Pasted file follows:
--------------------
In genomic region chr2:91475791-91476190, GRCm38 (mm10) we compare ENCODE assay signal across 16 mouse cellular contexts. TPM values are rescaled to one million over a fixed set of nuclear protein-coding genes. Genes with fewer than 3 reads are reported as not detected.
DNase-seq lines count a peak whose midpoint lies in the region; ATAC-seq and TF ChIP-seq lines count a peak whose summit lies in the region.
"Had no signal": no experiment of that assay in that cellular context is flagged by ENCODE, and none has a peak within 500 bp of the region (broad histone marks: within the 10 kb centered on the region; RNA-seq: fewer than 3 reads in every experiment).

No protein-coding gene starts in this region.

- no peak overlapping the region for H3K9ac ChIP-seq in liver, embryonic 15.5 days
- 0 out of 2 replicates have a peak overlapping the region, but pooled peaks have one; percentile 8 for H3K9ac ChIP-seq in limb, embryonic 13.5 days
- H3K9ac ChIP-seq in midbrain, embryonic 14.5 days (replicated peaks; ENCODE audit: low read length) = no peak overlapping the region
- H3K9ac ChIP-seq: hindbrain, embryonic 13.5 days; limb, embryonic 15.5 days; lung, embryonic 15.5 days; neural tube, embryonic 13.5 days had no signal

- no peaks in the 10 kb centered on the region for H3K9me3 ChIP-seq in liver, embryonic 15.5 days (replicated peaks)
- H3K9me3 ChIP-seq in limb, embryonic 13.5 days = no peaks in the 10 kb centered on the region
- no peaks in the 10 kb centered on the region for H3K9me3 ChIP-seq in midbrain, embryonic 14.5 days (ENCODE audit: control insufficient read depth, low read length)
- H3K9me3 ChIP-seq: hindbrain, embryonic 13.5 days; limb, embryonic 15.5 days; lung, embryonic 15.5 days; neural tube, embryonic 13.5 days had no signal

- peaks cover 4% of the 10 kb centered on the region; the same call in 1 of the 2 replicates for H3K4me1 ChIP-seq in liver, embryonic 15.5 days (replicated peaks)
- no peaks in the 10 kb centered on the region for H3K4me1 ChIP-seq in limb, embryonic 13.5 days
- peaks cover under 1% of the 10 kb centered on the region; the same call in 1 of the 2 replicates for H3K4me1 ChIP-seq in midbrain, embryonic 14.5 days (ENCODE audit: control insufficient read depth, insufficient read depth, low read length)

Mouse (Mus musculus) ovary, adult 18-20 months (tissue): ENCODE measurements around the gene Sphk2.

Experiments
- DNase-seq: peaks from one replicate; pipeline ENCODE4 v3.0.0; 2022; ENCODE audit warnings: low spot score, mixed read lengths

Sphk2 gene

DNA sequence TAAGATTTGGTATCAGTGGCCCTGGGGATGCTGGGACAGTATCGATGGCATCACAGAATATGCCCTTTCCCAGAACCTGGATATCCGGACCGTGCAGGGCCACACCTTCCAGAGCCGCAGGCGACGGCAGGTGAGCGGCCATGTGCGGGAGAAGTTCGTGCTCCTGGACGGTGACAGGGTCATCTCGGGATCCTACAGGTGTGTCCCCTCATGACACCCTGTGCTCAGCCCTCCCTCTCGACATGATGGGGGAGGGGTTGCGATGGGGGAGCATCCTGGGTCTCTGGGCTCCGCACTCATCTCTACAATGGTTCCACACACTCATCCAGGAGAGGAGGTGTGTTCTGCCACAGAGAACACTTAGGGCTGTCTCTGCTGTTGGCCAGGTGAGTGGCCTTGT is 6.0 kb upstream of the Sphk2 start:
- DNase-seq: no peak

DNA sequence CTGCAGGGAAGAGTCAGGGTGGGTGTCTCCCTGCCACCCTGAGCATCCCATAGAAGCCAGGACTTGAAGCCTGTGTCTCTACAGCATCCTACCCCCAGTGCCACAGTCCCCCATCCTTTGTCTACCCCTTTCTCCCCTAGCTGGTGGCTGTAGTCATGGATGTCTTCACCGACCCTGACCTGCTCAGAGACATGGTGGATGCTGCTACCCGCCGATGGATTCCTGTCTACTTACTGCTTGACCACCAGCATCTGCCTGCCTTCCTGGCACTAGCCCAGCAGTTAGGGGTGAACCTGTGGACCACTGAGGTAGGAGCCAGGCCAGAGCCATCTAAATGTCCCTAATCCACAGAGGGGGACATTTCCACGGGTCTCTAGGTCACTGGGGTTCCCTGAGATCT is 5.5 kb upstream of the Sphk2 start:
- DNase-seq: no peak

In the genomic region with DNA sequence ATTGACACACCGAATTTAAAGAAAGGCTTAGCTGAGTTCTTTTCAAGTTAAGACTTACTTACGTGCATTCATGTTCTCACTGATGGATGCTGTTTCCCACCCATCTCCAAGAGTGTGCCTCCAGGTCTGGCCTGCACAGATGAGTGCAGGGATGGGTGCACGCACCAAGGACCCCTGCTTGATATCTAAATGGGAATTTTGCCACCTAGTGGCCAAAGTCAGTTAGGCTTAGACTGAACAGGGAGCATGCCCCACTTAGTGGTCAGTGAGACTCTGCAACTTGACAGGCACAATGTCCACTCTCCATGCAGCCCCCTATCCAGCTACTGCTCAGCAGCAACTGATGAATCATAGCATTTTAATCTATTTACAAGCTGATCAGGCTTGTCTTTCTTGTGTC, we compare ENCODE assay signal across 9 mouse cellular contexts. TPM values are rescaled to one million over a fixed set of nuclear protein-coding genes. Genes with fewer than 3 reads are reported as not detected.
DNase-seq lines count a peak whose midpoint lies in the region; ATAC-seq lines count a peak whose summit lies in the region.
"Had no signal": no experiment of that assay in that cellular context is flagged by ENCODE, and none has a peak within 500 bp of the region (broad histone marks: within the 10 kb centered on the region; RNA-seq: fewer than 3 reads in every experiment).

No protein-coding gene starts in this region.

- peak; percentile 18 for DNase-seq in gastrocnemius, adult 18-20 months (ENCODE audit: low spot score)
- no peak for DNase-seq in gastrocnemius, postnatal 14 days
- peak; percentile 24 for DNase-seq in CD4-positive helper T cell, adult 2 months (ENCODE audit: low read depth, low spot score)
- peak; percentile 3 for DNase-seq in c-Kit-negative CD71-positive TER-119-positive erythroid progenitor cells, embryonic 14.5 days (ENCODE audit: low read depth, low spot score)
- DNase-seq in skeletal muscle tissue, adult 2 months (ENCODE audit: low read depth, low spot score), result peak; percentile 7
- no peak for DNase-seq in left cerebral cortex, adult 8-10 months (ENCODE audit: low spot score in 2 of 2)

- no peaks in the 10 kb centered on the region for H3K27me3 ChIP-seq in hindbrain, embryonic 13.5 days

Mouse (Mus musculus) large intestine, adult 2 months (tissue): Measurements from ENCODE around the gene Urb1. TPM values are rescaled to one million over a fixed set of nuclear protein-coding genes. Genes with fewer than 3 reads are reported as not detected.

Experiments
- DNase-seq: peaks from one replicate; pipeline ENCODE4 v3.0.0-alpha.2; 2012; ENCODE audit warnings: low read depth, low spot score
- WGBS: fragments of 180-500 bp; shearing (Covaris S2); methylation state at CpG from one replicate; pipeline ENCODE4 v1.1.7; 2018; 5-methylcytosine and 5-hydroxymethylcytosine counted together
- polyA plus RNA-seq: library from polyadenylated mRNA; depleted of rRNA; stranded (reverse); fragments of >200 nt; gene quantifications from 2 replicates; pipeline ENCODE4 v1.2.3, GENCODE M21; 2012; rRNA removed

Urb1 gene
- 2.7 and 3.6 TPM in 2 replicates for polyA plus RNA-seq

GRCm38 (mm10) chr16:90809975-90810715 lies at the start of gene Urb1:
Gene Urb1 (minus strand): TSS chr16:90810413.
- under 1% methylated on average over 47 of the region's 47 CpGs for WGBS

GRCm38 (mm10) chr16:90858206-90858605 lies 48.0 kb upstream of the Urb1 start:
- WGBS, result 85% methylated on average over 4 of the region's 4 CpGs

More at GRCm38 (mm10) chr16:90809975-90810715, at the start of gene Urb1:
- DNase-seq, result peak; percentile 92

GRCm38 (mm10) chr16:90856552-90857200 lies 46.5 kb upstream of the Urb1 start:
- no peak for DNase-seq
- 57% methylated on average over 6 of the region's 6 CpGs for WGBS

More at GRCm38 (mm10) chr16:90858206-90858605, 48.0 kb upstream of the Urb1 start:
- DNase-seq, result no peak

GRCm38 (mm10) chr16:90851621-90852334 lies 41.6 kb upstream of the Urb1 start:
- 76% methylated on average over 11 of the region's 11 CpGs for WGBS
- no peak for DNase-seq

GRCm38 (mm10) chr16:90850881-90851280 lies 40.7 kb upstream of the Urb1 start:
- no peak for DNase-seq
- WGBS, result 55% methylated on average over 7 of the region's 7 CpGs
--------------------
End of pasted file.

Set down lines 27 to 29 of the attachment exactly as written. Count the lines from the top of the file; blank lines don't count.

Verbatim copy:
No protein-coding gene starts in this region.

- peak; percentile 18 for DNase-seq in gastrocnemius, adult 18-20 months (ENCODE audit: low spot score)
- no peak for DNase-seq in gastrocnemius, postnatal 14 days